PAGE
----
JAIC 1989, Volume 28, Number 2, Article 2 (pp. 67 to 77)
JAIC online
Journal of the American Institute for Conservation
JAIC 1989, Volume 28, Number 2, Article 2 (pp. 67 to 77)


Michael C. Duffy


THE PRIMARY SOURCE FOR INFORMATION on acrylic polymers and their properties remains Robert Feller's “Polymer Emulsions,” first published in 1966 and included as an appendix in the pioneering On Picture Varnishes and Their Solvents (1985). This study includes fundamental information on polymer emulsions, such as manufacturing methods, drying phenomena, and film formation. Physical properties such as minimum film forming temperature (MFT) and glass transition temperature (Tg) are also noted for some acrylic copolymer emulsions. Feller's study is essential reading before undertaking further research into acrylic dispersions.

A review of recent conservation literature in AATA revealed the first mention of polymer dispersions used as lining adhesives in an article by Mehra published in 1972.2 Mehra's study on the use of Plextol B500 as a lining adhesive included data on peel strength and sheer strength. In articles published in 1974 and 1975 Mehra described the use of Plextol B500 in conjunction with a low pressure cold-lining table he had developed.3 Other practical applications of polymer dispersion adhesives were addressed by Volkmer et al.4 Accelerated aging of acrylic dispersion Plextol D360 was done in 1976 by Ketnath, but apparently no test results were reported.5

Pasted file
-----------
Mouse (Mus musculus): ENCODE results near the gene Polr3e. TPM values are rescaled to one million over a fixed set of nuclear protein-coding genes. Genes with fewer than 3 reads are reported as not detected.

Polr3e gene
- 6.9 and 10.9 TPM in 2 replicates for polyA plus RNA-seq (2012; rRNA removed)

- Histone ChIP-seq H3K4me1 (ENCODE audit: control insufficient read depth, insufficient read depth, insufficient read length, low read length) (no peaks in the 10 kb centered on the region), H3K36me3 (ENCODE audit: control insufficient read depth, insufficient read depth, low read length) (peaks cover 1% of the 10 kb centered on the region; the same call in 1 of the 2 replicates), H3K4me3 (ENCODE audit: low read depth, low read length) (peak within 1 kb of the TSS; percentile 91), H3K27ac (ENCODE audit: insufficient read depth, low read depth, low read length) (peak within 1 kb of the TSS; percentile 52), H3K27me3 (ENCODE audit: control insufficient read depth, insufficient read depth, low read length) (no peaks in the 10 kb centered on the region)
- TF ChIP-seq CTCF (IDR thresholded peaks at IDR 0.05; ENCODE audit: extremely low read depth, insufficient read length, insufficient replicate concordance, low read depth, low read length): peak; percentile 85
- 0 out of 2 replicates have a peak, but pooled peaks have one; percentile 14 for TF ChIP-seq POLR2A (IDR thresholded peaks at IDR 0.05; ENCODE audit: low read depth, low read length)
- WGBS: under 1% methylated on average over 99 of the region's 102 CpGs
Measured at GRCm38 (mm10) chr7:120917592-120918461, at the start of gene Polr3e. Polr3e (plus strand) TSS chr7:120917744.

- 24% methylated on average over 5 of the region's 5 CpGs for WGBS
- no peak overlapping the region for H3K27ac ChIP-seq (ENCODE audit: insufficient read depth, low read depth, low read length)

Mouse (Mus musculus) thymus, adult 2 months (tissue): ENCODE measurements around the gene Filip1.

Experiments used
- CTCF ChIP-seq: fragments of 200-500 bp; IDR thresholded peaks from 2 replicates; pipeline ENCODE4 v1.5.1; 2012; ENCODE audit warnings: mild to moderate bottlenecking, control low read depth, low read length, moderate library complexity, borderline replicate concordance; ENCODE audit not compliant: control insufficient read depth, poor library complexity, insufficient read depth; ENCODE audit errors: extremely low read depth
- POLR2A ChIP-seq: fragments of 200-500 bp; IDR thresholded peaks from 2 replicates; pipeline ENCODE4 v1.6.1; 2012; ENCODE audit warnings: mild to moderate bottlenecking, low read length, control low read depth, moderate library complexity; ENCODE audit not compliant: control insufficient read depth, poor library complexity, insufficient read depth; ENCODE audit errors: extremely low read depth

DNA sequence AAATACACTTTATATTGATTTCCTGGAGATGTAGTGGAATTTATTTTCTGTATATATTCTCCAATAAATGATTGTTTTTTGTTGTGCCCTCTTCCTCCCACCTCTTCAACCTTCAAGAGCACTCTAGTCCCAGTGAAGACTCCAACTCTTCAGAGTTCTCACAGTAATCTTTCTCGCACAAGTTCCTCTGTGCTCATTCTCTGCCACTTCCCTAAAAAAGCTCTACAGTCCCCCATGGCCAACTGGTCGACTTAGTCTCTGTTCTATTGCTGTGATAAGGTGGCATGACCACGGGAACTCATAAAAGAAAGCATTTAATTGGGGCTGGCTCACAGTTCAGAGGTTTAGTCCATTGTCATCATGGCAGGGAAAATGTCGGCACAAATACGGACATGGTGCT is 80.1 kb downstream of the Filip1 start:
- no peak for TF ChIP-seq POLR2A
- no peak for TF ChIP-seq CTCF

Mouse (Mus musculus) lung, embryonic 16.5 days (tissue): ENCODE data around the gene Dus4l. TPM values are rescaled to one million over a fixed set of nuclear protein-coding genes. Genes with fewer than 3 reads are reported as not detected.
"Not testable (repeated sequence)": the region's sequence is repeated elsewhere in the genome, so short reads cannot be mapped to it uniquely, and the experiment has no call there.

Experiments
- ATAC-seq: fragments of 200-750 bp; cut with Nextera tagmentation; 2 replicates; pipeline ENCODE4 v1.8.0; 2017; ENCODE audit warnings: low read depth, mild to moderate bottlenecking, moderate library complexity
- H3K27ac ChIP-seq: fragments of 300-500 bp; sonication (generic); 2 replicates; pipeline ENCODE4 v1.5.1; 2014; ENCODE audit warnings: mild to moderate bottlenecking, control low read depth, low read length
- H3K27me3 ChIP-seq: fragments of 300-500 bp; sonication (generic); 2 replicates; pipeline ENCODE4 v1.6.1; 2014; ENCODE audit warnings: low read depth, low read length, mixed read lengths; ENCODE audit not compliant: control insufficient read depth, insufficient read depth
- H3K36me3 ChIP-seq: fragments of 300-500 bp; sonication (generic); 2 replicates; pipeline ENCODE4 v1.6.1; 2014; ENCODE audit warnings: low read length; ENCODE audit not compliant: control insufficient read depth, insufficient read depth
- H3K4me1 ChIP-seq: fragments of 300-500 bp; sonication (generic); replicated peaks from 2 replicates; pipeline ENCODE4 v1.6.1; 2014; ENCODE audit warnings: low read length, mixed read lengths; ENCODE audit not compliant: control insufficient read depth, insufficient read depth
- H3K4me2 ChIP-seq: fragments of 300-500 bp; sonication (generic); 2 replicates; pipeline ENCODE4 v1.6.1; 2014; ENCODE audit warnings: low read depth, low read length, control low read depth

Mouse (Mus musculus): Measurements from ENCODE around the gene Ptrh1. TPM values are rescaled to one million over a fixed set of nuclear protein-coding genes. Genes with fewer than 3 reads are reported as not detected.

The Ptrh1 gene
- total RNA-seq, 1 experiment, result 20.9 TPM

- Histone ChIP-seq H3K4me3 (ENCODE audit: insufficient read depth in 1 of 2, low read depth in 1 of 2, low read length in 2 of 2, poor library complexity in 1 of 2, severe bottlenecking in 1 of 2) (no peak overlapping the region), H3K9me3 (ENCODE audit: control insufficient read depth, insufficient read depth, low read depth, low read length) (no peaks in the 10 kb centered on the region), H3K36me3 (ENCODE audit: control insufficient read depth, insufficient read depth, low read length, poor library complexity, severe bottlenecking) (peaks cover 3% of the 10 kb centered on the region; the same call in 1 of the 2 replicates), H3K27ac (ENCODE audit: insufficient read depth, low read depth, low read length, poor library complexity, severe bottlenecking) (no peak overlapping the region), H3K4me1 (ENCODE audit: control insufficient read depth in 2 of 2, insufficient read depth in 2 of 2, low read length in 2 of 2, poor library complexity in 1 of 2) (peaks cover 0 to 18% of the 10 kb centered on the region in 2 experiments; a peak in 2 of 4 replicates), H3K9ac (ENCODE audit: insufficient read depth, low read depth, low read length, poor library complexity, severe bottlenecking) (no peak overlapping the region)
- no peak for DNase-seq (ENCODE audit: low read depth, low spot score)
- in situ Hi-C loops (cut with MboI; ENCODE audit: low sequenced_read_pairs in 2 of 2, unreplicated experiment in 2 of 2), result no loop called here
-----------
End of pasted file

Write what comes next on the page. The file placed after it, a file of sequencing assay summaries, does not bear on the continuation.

Not until 1984 were comprehensive test results of these materials published in the conservation literature. Howells et al. examined the aging properties of 14 different dispersions and considered weight change, color change, solubility, tensile mechanical properties, response to heat, and pH changes.6 They found that the most significant changes occurred with thermal aging as opposed to natural, sunlight, and fluorescent aging. DeWitte's study demonstrated that certain dispersion additives sometimes influence the physical properties of a synthetic resin.7 These articles are useful precedents because they begin to examine the long-term stability of these materials being used by conservators today. In addition, Falvey8 and Barclay9 have published case studies in which the application of acrylic dispersion adhesives has been useful in treating difficult problems.

There is much useful information published outside the conservation literature. Excellent information on polymer dispersions can be obtained from Martens' Emulsion and Water–Soluble Paints and Coatings. For information on adhesives and adhesive theory, Wake's Adhesion and the Formulation of Adhesives and Shield's Adhesives Handbook are indispensable. The most current information on advancements in industry can be found in journals such as Colloid and Polymer Science.

Copyright � 1989 American Institute for Conservation of Historic and Artistic Works